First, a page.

Musings in Winter: Camille Paglia
“Poetry is the way into a spiritual vision of society and the universe.”
Art for Winter – Part I of III: Sydney Mather (Australian, contemporary)
Below – “Mist Over the Murray”; “Waterlilies”
Remembering a Writer on the Date of His Death: Died 29 December 1926 – Rainer Maria Rilke, an Austrian poet, novelist, and essayist.
“Behind the Blameless Trees”
by Rainer Maria Rilke
Behind the blameless trees
old fate slowly builds
her mute countenance.
Wrinkles grow there . . .
What a bird shrieks here
springs there like a gasp of warning
from a soothsayer’s hard mouth.
And the soon-to-be lovers
smile on each other, not yet knowing farewell,
and round about them, like a constellation,
their destiny casts
its nightly spell.
Still to come, it does not reach out to them,
floating in its heavenly course.
Art for Winter – Part II of III: Roberto Sebastian Matta (Chilean, 1911-2005)
Below – “Hours of the Day, 10 P.M.”; “Jazz Orchestra”; “The Golden Bull”
Worth a Thousand Words: Shooting the MGM logo in 1924.
Art for Winter – Part III of III: Paul Maxwell (American, 1925-2015)
Below – “Sailboats at Sunset”; “Chinese Horses”; Untitled Landscape
Musings in Winter: Alain de Botton
“At the heart of sulk lies a confusing mixture of intense anger and an equally intense desire not to communicate what one is angry about. The sulker both desperately needs the other person to understand and yet remains utterly committed to doing nothing to help them do so. The very need to explain forms the kernel of the insult: if the partner requires an explanation, he or she is clearly not worth of one. We should add that it is a privilege to be the recipient of a sulk: it means the other person respects and trusts us enough to think we should understand their unspoken hurt. It is one of the odder gifts of love.”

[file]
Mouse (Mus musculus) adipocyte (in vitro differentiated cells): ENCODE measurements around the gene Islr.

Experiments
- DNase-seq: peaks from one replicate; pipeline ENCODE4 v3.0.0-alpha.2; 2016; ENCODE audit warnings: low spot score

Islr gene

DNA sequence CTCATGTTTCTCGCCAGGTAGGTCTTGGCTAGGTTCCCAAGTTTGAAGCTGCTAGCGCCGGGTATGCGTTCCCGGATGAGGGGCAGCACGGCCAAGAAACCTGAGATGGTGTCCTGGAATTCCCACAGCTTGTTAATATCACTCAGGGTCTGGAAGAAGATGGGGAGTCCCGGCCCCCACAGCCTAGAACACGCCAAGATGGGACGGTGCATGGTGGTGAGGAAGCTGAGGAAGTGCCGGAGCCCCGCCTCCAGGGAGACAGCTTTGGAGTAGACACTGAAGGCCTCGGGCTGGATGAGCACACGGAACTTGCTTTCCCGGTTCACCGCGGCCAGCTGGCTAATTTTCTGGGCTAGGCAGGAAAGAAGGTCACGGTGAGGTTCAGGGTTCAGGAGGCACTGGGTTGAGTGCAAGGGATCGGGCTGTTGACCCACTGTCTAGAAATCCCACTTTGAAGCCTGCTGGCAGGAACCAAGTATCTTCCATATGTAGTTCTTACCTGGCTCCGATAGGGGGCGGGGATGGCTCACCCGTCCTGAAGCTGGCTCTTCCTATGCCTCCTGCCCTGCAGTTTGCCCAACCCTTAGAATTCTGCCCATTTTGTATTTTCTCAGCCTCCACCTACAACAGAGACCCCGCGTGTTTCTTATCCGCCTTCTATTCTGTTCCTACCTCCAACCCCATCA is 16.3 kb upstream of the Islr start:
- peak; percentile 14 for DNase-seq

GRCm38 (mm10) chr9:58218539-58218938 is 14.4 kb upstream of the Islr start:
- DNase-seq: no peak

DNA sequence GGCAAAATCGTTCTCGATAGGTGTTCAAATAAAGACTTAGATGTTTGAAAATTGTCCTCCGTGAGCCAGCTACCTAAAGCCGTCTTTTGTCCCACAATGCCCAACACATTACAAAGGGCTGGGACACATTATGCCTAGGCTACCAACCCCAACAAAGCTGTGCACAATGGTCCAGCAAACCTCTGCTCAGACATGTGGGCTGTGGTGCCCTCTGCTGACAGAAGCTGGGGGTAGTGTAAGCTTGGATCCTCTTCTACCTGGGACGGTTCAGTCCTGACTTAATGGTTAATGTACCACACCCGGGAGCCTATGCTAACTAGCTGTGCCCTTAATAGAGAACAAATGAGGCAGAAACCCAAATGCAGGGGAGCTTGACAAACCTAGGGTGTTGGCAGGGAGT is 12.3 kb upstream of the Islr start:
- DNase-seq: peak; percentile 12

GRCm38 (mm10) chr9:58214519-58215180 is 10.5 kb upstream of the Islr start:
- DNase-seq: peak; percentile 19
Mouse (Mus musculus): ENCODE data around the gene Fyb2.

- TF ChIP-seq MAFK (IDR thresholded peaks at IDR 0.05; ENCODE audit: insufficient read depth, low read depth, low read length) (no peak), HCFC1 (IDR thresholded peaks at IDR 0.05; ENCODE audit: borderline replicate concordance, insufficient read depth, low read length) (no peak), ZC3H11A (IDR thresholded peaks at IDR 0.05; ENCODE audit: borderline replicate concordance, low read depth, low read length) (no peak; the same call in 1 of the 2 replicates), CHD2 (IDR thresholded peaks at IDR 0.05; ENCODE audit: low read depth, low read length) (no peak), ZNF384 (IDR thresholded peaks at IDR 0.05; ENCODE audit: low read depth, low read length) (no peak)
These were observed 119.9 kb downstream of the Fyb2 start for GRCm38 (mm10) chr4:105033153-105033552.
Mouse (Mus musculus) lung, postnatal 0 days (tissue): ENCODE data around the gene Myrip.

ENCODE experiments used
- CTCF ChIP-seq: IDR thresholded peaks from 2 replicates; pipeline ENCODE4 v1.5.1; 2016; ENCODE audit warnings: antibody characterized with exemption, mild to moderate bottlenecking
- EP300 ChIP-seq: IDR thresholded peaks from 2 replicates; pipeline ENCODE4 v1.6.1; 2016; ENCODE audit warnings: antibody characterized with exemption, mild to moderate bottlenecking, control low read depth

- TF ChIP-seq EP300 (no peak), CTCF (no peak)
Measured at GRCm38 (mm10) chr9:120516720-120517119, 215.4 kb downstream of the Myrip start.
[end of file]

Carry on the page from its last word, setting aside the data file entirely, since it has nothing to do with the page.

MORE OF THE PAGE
Below – “The Laundress, Blue Room”; “Waltz”; “Cloud in Romanel”; “Blooming Fields”; “Landscape”; “Three Women and a Little Girl Playing in the Water.”
“Pointing to another world will never stop vice among us; shedding light over this world can alone help us.”
American Art – Kent Lovelace (1953-2017)
In the words of one writer, “Kent was born on the East Coast and raised in the West near San Francisco. He received his MFA at the University of Washington and has made Seattle and Whidbey Island his home since.”
Below – “Cameron Morning”; “Lac Verte”; “Cottage”; “Apricot Orchard”; “Irish Plum”; “Sand Hill Crane.”